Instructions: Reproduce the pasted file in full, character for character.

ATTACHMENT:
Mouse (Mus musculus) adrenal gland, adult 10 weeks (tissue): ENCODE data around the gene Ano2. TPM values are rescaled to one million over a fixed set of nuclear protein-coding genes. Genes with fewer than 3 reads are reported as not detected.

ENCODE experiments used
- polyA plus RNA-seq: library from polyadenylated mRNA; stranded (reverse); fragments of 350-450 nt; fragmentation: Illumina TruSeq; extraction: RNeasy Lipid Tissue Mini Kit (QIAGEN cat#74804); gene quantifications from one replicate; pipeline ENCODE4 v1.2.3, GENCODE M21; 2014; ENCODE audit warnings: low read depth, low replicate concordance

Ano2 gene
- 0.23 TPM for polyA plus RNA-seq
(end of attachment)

Mouse (Mus musculus) adrenal gland, adult 10 weeks (tissue): ENCODE data around the gene Ano2. TPM values are rescaled to one million over a fixed set of nuclear protein-coding genes. Genes with fewer than 3 reads are reported as not detected.

ENCODE experiments used
- polyA plus RNA-seq: library from polyadenylated mRNA; stranded (reverse); fragments of 350-450 nt; fragmentation: Illumina TruSeq; extraction: RNeasy Lipid Tissue Mini Kit (QIAGEN cat#74804); gene quantifications from one replicate; pipeline ENCODE4 v1.2.3, GENCODE M21; 2014; ENCODE audit warnings: low read depth, low replicate concordance

Ano2 gene
- 0.23 TPM for polyA plus RNA-seq